R. T. W. Lipkin lives in New York with her husband and three cats. Her genre-defying novels occur at the intersection of science fiction and fantasy, with mystery, romance, and adventure threaded throughout.

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http://rtwlipkin.com/


Buying Time, by E. M. Brown

In January 2017, something very strange happens to screenwriter Ed Richie. He wakes up one morning to find that he has been shunted back in time nine months and is now inhabiting the body of his younger self… Worse is to come: the following day he jumps three years, to 2013, with all his memories of the intervening years intact. What is happening to him? Is he going mad? And where will his involuntary time-travel end? Meanwhile, in 2030, journalist Ella Croft is investigating the life of screenwriter and celebrated novelist Ed Richie, who mysteriously vanished in 2025. She interviews friends, acquaintances, and old lovers – and what she discovers will change not only Ed Richie’s life, but her own… Buying Time is a time-travel novel like no other. No man is rich enough to buy back his past – unless that man is Ed Richie…

Any time I see a time travel story on NetGalley, I’m ready and willing. It includes an aging novelist? Yep, I can totally relate. I liked the shifting between Ed’s romp through time, and 2030 Ella, and her fight for LGBT rights. Oh, and she’s also trying to track down Ed, and solve the mystery of his disappearance. Often when reading an A-B story, one of the branches is boring. Not the case with Buying Time. Brown fills in interesting back-story with the Ella “B” line.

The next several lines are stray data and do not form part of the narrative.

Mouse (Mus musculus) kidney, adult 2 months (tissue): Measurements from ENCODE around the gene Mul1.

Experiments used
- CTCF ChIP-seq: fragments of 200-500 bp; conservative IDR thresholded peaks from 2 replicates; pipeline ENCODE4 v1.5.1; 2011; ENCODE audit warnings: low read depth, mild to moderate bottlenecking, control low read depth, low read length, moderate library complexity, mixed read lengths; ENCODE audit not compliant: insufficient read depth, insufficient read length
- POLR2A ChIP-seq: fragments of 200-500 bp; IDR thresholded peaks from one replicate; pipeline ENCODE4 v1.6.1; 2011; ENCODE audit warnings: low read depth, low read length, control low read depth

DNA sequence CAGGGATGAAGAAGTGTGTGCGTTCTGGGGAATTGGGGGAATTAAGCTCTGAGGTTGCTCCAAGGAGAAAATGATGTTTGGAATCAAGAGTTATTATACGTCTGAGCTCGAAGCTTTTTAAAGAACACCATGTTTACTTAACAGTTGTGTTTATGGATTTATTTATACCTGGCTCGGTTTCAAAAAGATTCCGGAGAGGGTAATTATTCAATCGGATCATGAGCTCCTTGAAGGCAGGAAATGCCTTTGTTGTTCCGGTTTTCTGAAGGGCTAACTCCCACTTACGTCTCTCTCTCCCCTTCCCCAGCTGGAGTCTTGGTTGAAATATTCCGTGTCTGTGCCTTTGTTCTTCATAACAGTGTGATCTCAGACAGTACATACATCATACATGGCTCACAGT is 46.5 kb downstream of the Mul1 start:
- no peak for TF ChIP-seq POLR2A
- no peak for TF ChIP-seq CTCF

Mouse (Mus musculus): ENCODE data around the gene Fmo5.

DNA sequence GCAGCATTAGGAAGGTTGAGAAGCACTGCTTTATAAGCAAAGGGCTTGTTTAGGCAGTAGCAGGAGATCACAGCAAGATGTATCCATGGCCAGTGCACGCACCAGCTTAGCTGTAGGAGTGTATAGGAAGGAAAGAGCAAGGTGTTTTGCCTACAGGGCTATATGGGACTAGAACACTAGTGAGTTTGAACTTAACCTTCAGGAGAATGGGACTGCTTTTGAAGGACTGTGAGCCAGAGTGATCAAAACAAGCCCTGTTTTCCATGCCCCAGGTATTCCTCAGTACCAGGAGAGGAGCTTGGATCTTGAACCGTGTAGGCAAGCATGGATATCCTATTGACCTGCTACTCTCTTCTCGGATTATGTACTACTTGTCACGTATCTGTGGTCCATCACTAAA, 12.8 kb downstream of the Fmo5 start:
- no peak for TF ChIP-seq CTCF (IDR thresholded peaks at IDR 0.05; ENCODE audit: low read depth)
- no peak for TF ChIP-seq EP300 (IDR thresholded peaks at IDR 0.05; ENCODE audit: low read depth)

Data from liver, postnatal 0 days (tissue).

Ed Richie isn’t a very likable character, but that’s not a bad thing, since his time-traveling situation rings true. The theme of the story is one of sadness and regret. Who among us hasn’t remembered that thing that they did, and wished they could go back and make a different choice?

Overall, this was a good sci-fi read, and I’ll definitely check out other works by Brown. Four stars.

Eric Brown was born in Haworth, West Yorkshire, in 1960, and has lived in Australia, India and Greece. He began writing in 1975, influenced by Agatha Christie and the science fiction writer Robert Silverberg. Since then he has written over forty-five books and published over a hundred and twenty short stories, selling his first story in 1986 and his first novel in 1992. He has written a dozen books for children; young adult titles as well as books for reluctant readers. He has been nominated for the British Science Fiction Award five times, winning it twice for his short stories in 2000 and 2002.

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http://www.ericbrown.co.uk/